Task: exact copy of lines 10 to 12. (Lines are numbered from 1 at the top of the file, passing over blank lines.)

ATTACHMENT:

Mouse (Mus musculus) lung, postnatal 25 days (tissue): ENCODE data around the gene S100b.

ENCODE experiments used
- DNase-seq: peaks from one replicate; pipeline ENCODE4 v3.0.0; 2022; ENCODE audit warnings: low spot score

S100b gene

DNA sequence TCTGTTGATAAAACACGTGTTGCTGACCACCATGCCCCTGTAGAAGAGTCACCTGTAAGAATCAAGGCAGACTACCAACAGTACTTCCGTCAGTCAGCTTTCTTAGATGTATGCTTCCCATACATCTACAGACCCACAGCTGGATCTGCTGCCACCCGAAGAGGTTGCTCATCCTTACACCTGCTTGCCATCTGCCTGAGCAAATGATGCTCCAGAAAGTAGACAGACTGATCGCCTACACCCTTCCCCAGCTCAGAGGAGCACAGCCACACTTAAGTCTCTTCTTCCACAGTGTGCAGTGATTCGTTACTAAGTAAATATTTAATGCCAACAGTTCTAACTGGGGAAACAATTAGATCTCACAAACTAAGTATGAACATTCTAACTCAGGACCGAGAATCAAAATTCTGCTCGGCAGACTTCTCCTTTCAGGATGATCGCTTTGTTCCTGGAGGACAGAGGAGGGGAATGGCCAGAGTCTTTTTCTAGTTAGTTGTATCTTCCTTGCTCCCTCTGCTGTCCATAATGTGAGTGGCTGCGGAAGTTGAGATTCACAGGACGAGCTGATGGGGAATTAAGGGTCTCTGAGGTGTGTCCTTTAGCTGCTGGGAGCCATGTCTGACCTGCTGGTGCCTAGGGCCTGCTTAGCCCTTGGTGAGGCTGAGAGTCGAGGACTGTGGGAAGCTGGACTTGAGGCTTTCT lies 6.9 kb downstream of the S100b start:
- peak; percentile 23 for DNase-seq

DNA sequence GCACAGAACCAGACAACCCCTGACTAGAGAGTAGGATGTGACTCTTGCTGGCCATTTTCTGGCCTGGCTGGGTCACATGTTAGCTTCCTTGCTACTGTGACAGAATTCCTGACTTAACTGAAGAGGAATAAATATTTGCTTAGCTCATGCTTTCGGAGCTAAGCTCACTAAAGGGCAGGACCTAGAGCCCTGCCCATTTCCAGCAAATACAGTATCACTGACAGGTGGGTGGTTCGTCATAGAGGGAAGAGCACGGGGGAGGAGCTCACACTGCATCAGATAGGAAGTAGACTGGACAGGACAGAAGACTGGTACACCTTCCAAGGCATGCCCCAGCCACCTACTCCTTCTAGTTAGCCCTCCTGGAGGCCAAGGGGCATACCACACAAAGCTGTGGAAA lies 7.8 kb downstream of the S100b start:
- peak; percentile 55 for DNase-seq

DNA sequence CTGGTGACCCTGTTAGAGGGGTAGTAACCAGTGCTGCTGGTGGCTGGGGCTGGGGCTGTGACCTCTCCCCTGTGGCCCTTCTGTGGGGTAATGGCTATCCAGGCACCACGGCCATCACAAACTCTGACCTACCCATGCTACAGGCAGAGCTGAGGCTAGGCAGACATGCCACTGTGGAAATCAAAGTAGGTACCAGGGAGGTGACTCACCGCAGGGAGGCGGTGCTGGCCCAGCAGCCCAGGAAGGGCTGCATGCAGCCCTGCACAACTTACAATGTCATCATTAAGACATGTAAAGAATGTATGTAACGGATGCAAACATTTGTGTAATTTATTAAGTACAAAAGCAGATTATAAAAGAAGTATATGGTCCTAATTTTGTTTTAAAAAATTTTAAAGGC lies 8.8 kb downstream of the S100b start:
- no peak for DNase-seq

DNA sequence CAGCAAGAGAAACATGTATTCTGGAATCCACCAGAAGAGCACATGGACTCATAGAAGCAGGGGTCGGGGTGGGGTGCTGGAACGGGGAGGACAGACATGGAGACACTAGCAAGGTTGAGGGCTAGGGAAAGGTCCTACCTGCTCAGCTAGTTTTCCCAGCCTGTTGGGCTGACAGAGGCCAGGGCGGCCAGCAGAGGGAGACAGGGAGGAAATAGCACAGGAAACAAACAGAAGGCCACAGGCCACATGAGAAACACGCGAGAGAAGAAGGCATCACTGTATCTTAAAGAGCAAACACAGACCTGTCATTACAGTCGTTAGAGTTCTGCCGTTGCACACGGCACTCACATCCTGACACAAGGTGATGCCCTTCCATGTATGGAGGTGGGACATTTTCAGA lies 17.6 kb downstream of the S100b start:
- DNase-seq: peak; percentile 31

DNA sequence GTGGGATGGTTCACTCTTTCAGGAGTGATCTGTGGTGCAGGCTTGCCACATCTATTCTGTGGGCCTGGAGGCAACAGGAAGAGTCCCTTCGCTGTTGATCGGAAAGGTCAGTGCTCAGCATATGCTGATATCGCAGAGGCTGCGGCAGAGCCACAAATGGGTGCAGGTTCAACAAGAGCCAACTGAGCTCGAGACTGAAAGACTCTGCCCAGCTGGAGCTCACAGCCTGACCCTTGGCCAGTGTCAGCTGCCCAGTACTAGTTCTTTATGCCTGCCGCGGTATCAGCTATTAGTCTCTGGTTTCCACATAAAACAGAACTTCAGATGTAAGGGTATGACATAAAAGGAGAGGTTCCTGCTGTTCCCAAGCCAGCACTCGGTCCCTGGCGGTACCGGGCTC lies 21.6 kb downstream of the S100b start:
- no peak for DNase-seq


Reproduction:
- no peak for DNase-seq

DNA sequence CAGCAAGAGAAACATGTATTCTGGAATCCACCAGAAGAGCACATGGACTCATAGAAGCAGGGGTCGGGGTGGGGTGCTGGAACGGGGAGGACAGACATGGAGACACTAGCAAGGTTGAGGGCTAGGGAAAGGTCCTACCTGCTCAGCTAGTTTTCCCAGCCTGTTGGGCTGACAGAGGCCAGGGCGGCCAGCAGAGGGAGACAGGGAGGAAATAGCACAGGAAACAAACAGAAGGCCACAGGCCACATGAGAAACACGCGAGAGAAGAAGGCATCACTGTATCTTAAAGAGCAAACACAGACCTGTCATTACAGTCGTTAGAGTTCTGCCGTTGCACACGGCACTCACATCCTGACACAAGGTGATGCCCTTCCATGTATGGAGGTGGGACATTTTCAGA lies 17.6 kb downstream of the S100b start:
- DNase-seq: peak; percentile 31